Every day there is an unending report of motor vehicle collisions, reckless drivers and intoxicated motorists broadcast over Denton County dispatch.
Today, as this is written, we had a road-rage incident end in our police parking lot with only, thankfully, a bad case of hurt feelings.
Earlier this week, we had a report, from another law enforcement agency, of a driver heading westbound on FM 407 at 100 m.p.h. (hey kid what’s a cop supposed to tell your mother when you inevitably find that tree?). Earlier this month, on what should be a low-speed road in Double Oak, we had a one-car rollover, which required fire department extrication of the driver.
We know that the construction zones on I-35 and Hwy 380 and FM 407 and Hwy 156 are dangerous and have seen an increase in accidents.
We know that distracted-driving is hazardous, yet every motorist has witnessed the reckless driving style of the rolling text maniacs and phone users.
I’m going to share some statistics and suggestions– education does work– and ask you to think about how you drive. I absolutely understand that you can’t control the actions of the other motorist, but you can control your actions and reduce your personal risk.
During 2014, if you were between the ages of 15 to 24, the overwhelmingly most dangerous thing you did in the United States was operate a car; 55-percent, or 6,531fatalities for people in that age bracket, were motor vehicle traffic collisions
The next biggest hazard was poisoning; 29.5-percent, or 3,492 fatalities, attributable to prescription and illegal narcotic overdose. (Data Source: National Center for Health Statistics (NCHS), National Vital Statistics System http://webappa.cdc.gov).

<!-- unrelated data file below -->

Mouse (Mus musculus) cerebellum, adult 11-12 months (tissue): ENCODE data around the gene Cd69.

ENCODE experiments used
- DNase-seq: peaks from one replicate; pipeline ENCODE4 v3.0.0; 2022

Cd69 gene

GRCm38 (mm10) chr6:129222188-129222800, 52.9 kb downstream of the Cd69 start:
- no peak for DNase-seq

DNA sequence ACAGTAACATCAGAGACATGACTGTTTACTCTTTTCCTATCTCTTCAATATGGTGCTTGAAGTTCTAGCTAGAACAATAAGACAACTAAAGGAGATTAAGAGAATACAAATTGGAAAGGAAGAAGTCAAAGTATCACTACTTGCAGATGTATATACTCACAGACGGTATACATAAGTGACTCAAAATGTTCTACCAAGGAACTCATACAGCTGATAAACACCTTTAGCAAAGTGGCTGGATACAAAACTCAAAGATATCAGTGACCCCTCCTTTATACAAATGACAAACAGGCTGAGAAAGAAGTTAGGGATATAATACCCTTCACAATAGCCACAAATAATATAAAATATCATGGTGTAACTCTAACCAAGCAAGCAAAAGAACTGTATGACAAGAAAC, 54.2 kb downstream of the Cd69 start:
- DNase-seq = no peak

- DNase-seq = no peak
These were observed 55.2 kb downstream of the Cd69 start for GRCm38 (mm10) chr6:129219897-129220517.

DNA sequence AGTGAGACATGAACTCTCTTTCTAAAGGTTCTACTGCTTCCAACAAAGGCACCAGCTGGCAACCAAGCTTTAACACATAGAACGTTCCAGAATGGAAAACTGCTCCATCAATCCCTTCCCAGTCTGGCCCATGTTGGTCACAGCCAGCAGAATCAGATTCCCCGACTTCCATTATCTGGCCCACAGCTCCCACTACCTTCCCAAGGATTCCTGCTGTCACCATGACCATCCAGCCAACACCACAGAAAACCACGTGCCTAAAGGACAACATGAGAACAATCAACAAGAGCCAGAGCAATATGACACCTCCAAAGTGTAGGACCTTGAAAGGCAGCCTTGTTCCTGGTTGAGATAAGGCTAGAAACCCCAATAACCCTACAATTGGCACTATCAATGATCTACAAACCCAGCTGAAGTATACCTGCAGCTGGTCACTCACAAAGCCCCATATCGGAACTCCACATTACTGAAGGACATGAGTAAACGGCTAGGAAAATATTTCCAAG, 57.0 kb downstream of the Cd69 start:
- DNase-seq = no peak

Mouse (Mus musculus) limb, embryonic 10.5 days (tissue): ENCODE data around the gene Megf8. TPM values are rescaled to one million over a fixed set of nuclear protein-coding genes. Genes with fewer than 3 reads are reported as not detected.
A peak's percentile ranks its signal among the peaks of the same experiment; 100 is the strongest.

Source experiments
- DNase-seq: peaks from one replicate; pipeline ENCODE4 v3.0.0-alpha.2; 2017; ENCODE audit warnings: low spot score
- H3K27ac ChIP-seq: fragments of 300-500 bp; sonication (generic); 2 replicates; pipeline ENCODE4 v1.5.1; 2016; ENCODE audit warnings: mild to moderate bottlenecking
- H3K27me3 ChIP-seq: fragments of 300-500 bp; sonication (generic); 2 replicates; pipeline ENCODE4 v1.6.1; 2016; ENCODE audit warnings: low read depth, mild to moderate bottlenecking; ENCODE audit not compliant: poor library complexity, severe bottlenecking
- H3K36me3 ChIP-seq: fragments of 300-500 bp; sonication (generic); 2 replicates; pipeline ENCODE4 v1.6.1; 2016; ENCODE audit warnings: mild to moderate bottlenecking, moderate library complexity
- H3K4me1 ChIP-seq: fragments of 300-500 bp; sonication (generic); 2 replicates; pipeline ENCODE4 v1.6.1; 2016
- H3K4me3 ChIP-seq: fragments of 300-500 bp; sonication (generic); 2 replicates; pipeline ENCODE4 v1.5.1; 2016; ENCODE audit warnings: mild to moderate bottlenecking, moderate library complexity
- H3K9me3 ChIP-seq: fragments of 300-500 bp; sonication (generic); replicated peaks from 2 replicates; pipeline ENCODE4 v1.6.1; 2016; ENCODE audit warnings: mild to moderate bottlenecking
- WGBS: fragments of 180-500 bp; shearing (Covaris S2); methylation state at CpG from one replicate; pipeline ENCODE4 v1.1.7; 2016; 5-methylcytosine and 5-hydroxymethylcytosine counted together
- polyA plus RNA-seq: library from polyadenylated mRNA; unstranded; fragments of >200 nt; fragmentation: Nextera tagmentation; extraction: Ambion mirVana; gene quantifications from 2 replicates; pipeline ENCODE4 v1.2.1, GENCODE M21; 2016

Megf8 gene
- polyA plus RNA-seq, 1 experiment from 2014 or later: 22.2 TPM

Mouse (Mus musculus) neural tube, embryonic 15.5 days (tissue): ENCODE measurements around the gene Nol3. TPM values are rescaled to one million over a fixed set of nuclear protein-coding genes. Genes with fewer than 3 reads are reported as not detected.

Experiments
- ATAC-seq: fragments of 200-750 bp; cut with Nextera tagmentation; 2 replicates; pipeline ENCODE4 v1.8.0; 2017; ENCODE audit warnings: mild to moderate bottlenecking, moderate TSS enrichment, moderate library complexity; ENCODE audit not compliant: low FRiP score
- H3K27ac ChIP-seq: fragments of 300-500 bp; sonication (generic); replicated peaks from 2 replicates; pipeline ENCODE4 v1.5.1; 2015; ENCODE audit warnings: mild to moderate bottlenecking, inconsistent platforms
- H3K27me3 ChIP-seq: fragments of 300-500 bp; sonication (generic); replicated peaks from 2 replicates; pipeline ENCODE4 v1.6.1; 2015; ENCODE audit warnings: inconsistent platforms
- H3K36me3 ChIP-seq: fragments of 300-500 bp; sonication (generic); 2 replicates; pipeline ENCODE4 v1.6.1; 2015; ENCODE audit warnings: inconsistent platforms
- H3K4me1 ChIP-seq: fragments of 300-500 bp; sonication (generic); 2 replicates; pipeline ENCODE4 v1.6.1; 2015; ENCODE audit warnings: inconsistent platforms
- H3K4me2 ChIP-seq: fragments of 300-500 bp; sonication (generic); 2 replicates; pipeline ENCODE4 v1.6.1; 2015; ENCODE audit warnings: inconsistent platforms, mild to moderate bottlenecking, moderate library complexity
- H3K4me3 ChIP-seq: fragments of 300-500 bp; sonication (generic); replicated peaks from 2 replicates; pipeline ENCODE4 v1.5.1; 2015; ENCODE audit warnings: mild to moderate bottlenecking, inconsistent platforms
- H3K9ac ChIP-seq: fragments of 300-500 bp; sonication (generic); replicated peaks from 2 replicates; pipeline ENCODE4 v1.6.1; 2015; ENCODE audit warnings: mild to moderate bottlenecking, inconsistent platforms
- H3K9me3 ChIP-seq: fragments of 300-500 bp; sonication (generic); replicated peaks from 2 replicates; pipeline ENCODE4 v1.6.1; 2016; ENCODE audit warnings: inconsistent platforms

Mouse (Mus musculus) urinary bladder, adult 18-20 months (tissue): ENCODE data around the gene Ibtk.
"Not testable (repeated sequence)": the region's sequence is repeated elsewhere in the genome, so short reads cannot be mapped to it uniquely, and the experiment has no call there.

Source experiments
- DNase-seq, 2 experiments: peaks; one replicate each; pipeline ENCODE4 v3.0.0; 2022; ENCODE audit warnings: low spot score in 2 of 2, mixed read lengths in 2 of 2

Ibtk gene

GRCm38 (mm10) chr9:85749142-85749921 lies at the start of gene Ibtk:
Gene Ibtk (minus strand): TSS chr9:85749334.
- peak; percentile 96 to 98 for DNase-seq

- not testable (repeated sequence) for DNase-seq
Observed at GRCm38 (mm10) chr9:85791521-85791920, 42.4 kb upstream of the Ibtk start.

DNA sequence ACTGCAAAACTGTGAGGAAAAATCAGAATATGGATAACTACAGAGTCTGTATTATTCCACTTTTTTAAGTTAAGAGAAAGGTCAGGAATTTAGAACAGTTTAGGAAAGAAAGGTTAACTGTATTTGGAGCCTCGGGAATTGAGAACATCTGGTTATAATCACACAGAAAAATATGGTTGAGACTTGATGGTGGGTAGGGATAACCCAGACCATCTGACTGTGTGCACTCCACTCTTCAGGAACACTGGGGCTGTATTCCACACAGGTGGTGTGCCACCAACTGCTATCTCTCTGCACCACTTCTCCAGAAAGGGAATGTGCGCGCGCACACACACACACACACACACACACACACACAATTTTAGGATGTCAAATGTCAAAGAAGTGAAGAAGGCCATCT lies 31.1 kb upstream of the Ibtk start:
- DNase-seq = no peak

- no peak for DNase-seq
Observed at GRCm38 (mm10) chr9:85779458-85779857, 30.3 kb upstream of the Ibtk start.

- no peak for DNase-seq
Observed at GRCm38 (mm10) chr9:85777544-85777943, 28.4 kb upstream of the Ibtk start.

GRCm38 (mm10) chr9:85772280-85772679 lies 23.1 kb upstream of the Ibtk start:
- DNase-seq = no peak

Other quick facts from 2014 reveal some interesting data, 29,989 people lost their lives in motor vehicle collisions in the United States.
We had a reported 6,064,000 accidents with 2,338,000 people having reportable injuries (generally defined as injuries that require medical treatment).
Alcohol-impaired driving was known to be involved in 9,068 of fatal crashes. The highest percentage of intoxicated drivers involved in fatality accidents comes from the 21 to 24-year-old age group at 30-percent, followed closely by the 25 to 34-year-old age group at 29-percent.
Surprisingly, intoxicated pedestrians accounted for 39-percent of pedestrian fatalities.
Excessive speed contributed to 28-percent of vehicle fatalities; 4,586 motorcyclists were killed on our roads, of which 39-percent, or 1,716 were not wearing helmets (National Highway Traffic Safety Administration – DOT HS 812234 March 2016 – Revised).
As a parent, I felt the heavy obligation to role model driving behavior properly for my teen driver. You, mom and dad, have an incredible influence on your children and how they conduct day-to-day activities like driving.
I also recognized that my loving daughter often didn’t listen to dad and found her a reputable driving school. It’s amazing the amount of positive pressure exerted by a driving instructor who completes an observation report and critiques driving at the end of a practice session. I did drive with my young motorist, but it was awesome to hear her repeat information from her driving instructor about proper vehicle spacing, using a turn signal indicator, how to accelerate on to a highway, the importance of seatbelts, driver inattention, etc.
How can you reduce the odds of becoming seriously injured or killed? How can we keep our children from killing or maiming themselves or others?
My first thought was to simply incarcerate everyone between the ages of 16 and 30. I suspect the crime rate would plummet and our roads would be quantifiably safer.
Unfortunately, further internet research indicated that the federal government had taken over all the abandoned discount stores in Texas for Operation Jade Helm and there was no extra cell space available. So maybe the following is more reasonable:
- Don’t drink and drive. Nationally, campaigns against intoxicated driving and prosecutions have had a positive effect. Society, Legislatures, District Attorney’s Offices and Police Departments are far less tolerant about drunk driving than ever before. It is a guarantee, that if you are stopped in Double Oak for suspected intoxicated driving, we will obtain a blood search warrant for subsequent analysis by the Texas Department of Public Safety crime laboratory.